Walt Disney Company CEO Bob Iger takes the 1980s idea of synergy that was perfected by the early Eisner and Wells administration to the next level with his concept of the Franchise.
I’m not talking Kevin Garnett for you NBA fans. Nor is it like Subway where where you sell the concept to others to develop for you. It’s more about finding a tent pole that’s tall enough and strong enough you can hang a tent big enough to cover nearly every aspect of your company (I don’t think I’ve seen any Princess Tiana tie-ins for ESPN… yet) and increase their sales as well.
Based on what I’m seeing in terms of merchandise and in park tie-ins, I think Iger has identified The Princess and The Frog as the next franchise for Disney. A story in the Orlando Sentinel, (full disclosure, I was interviewed for the piece), discusses how much Disney is counting on the frog princess to make it a few bucks
Mitchelson, the Deutsche Bank analyst, said the ancillary potential of The Princess and the Frog is so large that the best measure of its success won’t be box office results — it will be consumer-product sales.
“To the extent that The Princess and the Frog is only considered modestly successful from a film point of view, that doesn’t mean it won’t be quite successful from the perspective of broadening the princess franchise,” he said.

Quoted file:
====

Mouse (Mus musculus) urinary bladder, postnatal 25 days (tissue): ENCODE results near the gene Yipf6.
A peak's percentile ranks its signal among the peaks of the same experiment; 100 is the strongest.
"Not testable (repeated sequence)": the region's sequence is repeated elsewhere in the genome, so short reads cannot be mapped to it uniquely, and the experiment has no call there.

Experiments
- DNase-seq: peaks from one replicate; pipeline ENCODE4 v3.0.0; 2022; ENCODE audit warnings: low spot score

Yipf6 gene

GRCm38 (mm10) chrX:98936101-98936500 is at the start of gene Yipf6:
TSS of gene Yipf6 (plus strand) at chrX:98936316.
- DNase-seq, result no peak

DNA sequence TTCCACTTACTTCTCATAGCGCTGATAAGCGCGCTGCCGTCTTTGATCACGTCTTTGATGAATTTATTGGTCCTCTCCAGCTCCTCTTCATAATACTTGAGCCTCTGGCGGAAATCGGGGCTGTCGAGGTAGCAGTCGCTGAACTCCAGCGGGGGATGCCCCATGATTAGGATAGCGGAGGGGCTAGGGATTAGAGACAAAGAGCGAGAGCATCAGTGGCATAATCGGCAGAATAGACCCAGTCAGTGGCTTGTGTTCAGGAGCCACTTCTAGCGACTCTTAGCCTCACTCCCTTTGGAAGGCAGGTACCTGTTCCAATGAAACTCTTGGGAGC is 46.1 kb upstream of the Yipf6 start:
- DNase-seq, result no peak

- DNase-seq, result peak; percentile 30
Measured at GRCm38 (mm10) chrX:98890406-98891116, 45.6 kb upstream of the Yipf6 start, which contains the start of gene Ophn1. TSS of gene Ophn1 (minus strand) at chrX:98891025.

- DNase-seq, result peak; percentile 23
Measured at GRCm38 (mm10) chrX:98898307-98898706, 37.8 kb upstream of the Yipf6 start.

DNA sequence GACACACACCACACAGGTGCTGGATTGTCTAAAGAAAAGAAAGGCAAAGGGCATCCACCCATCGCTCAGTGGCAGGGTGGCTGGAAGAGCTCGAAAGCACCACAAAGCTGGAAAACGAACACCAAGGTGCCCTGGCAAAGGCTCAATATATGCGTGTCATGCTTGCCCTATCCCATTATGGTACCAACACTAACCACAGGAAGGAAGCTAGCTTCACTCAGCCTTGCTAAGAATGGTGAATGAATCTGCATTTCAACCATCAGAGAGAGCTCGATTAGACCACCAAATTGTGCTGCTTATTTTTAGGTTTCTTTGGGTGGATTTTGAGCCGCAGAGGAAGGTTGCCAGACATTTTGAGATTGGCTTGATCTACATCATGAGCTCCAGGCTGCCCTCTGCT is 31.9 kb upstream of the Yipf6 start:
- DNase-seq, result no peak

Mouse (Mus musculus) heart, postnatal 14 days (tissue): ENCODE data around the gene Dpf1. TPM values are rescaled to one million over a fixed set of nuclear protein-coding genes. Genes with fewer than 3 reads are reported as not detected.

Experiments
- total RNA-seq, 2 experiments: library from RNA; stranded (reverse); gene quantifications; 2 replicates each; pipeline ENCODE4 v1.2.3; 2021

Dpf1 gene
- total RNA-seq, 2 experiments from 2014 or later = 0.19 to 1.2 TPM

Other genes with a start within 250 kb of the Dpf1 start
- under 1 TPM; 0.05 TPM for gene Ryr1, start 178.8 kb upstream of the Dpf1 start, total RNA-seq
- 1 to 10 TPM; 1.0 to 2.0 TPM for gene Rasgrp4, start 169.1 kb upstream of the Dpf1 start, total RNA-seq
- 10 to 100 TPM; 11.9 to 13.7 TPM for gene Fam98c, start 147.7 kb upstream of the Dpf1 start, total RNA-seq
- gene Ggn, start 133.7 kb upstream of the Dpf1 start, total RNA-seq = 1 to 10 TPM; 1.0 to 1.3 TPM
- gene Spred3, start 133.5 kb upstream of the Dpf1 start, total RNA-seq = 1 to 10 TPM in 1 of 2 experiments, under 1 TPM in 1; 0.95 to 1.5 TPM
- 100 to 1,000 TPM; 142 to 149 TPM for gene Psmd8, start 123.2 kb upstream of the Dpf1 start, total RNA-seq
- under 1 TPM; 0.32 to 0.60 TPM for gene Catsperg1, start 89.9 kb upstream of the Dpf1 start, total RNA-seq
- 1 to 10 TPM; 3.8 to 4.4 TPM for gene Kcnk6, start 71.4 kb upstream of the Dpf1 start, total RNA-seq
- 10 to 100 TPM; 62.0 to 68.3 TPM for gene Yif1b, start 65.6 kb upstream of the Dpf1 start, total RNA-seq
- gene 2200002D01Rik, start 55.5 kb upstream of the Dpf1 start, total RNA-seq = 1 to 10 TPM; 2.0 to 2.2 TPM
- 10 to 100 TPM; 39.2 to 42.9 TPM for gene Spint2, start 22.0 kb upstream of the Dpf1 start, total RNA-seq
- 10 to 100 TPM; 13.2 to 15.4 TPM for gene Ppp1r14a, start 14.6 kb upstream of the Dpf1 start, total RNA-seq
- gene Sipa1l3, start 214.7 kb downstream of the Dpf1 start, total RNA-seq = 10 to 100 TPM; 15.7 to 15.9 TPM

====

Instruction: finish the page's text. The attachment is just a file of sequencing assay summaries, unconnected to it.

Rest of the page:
A good point. It’s been 12 years since the last Princess was introduced, and that’s only if you include Mulan among the princesses. I personally classify her as a hero, along with Pocahontas.
Disney’s most recent franchise consumer products producer was ‘Cars’. While not a critical box office hit, Cars made somewhere north of $4 billion in merchandise sales for the mouse house. I don’t think we’ll see quite that much with Princess Tiana merchandise alone, but when you add in increased sales of other princess merchandise, you might get close.
As evidence, at the Magic Kingdom last night I again saw little girls already wearing the Princess Tiana dress even before the movie has been released. Princesses of all colors too as is befitting a movie that really is an American story.